Air Security Efforts Could Pinch Passengers

WASHINGTON ( TheStreet) -- President Barack Obama told Americans who was to blame for the Christmas Day air security lapse and how he intends to fix it. Consumers will figure out the cost soon enough.

Since the failed attempt to blow up Detroit-bound Northwest Airlines Flight 253, security has been tightened and Obama has called for increased intelligence sharing and analysis, and enhanced technology. The Transportation Safety Administration says 28 passengers were arrested between Dec. 27 and Jan. 3 after investigations of suspicious behavior or document fraud. There were also 24 checkpoint closures, terminal evacuations or breaches; 12 guns seized at checkpoints; and four "artfully concealed" contraband items.

A passenger in Miami who was pulled off a plane for saying "I want to kill all the Jews," a three-year-old whose Play-Doh was confiscated by the TSA in New Orleans; a lax security guard and kissing couple that shut down Newark Liberty Airport; and a German man who was detained in Stuttgart, Germany, for joking about a bomb in his underwear have each been treated with the same gravity. So who's most affected by this increased vigilance?

Airlines: Before the botched Christmas Day attack, it cost airlines $14 per flight and more than $100 million a year to transfer passenger information to the Department of Homeland Security and other authorities, according to the International Air Transport Association. With the Transportation Safety Administration implementing its Secure Flight passenger vetting system nationwide over the next few months and Washington calling for increased data sharing, that price tag may increase.

An IATA-led airline industry coalition estimates that it saved airlines $12.5 billion over 10 years by preventing the DHS from ordering airlines to collect passenger fingerprints. If biometrics become part of the government's push for next-generation security technology, the airlines can wave that money goodbye.

Abroad, the airlines alone are responsible for making other countries comply with U.S. security regulations - with potentially dire financial consequences. "When new security directives and changes come from TSA, they come out to the airlines," says IATA spokesman Steve Lott. "It's incumbent upon the airline to go to another country's government or airport and say 'we want to keep flying from your city from or to the U.S., so help us comply with these procedures.' The threat is loss of service."

Passengers: The TSA's Sept. 11 Security Fee costs passengers $2.50 for each leg of their trip before they even buy TSA-approved laptop bags or bottles of water at the airport terminal. The government plans to raise that fee incrementally by 2012. Plans for that increase came before the Christmas incident and its aftermath, when passengers lost their blankets and pillows, bathroom breaks and another half-hour to an hour on security lines. Those lines could get longer if airports add full-body scanners, which take 60 seconds to scan a passenger.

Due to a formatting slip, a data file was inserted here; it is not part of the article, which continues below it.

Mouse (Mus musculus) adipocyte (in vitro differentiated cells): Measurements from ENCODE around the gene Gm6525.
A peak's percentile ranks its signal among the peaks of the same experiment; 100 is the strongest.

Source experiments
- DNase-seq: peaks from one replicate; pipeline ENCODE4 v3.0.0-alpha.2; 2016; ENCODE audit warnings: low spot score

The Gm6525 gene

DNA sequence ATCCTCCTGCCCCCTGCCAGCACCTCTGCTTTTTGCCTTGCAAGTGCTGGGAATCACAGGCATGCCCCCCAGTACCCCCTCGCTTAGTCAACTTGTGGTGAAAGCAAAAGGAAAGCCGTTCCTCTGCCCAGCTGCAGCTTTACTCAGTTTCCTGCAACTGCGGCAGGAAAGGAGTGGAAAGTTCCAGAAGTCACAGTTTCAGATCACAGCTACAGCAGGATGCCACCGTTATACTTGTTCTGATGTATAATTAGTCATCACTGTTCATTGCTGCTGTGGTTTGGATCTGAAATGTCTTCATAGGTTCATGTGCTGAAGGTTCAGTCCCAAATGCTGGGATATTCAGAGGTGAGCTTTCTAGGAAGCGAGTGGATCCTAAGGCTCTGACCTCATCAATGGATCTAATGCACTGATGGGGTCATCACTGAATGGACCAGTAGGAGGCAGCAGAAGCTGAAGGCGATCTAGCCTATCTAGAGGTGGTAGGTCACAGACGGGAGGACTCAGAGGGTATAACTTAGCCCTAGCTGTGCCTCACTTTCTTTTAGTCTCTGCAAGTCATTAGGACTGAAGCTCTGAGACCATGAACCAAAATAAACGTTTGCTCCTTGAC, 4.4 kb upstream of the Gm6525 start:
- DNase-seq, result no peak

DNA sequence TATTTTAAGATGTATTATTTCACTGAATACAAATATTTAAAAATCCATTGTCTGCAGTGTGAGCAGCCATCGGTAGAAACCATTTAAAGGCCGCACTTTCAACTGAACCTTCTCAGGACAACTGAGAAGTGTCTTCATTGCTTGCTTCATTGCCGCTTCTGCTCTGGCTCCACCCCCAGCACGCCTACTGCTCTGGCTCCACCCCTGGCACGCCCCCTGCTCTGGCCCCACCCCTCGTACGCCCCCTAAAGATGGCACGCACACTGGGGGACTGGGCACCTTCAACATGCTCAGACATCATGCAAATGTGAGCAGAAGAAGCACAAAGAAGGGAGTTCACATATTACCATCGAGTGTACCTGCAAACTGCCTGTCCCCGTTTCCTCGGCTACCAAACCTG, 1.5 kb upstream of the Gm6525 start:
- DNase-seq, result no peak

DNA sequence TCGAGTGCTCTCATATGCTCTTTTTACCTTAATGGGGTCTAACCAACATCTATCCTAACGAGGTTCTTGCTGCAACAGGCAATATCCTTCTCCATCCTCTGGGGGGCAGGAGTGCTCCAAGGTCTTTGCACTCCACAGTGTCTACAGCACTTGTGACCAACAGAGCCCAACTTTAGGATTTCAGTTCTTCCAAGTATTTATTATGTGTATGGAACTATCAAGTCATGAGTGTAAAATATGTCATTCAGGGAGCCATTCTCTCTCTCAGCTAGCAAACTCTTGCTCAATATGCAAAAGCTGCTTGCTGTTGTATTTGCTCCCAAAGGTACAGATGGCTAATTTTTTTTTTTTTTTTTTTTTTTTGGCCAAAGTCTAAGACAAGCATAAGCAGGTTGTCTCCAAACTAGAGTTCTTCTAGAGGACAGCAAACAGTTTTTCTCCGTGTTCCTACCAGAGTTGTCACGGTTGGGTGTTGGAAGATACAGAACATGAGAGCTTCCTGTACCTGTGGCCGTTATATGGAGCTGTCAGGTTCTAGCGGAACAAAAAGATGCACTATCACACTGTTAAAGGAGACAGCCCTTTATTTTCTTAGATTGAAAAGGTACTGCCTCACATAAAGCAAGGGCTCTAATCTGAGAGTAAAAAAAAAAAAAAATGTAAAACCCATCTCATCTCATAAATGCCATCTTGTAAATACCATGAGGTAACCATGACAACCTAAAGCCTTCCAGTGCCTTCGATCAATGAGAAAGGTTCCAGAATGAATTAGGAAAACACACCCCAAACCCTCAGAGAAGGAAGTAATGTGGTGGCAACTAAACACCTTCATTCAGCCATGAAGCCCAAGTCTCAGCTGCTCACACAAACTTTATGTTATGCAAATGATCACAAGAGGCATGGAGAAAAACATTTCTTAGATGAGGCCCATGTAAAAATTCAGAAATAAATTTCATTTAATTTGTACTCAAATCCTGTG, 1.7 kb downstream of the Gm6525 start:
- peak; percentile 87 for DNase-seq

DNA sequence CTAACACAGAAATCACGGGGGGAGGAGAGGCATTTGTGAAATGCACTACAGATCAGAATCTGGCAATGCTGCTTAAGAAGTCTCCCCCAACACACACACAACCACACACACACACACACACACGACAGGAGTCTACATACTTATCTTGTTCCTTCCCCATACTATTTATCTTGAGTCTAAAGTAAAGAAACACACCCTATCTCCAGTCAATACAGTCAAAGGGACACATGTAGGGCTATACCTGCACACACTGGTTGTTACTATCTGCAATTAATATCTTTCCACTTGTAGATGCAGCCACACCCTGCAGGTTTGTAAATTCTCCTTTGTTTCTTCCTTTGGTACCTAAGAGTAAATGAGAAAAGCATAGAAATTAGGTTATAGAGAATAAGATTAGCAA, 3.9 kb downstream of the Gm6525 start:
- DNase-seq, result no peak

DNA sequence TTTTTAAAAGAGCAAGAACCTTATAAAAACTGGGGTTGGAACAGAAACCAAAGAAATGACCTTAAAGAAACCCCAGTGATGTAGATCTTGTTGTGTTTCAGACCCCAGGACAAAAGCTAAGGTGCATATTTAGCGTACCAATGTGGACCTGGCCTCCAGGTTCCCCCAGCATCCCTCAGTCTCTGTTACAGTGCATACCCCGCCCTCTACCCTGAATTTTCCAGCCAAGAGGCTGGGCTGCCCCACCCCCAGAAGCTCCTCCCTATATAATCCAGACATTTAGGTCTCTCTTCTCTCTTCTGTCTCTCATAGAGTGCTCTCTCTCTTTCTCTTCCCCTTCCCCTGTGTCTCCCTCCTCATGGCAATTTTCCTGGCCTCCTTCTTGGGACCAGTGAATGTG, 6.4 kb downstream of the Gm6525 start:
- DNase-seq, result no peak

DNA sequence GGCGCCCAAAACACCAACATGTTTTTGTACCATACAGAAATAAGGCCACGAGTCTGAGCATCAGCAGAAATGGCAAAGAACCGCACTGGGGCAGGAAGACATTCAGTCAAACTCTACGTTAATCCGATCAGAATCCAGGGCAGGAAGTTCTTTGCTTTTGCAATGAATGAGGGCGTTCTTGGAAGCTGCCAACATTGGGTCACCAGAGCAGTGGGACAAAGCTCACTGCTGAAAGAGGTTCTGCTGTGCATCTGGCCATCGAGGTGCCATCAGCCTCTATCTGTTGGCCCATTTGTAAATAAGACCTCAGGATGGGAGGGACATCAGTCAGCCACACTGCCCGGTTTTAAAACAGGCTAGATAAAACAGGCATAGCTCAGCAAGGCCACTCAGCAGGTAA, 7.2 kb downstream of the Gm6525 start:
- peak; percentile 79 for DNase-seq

"Now that there is going to be all of this new security in place, the consumer sees it as the word 'hassle,'" says Anne Banas, executive editor of "There's also another group of people who do not feel safe and don't want to travel."

Government agencies: Since 9/11, airlines and passengers have paid an extra $5.9 billion a year toward air security, according to the IATA. While 20% of that funding went toward aircraft protection including reinforced cockpit doors and 38% of that went to fraud and theft prevention like the $239 million Secure Flight program and its 30-airport paperless boarding pass initiative, 27% goes toward passenger security including scanning technology.

It's one of the president's four security pillars, but it's a gamble that the TSA has lost before. In 2004, the TSA purchased 207 bomb detection devices from Smiths Detection that puffed air onto a passenger's clothing and dislodged particles to search for bomb residue. Like the full-body scanners, these devices cost $160,000 each when they were introduced in 2006, and were supposed to provide an edge against terrorists. After they became clogged by a workload they were never meant to handle, TSA pulled them last year after spending $30 million on initial costs, $6.2 million on maintenance and $1 million on removal costs instead of taking a more focused approach.

"You have to rank your risks," says John Pescatore, a former National Security Agency and Secret Service employee who is now lead security analyst for Gartner ( IT). "If we treat everything as an equal risk, we'll be aiming bazookas at mosquitoes."

Security firms: Security firms including OSI Systems ( OSIS), L-3 Communications ( LLL), ICx Technologies ( ICXT) and Smiths stand to benefit most from increased calls for and decreased privacy concerns about full-body scanners.

OSI's Rapiscan division convinced TSA to spend $25 million on 150 of its machines. TSA spokeswoman Lauren Gaches says the agency plans to buy up to 300 more of the $150,000 to $170,000 machines. The TSA is already using 40 of L-3's imagers in 19 airports. While Britain is already concerned that such machines could violate child protection laws, DeBeers is offering to make the body scanners it uses in mines available to airports and ID security companies like Intelli-Check Mobilisa ( IDN)are receiving inquiries from parties trying to anticipate terrorists' next move.

"Security is like a chess game where the bad guys have the white pieces and get to move first," Pescatore says. "However, it's not always the person with the white pieces who wins."

-- Reported by Jason Notte in Boston.
Jason Notte is a reporter for His writing has appeared in The New York Times, The Huffington Post,, Time Out New York, The Boston Herald, The Boston Phoenix, Metro newspaper and the Colorado Springs Independent.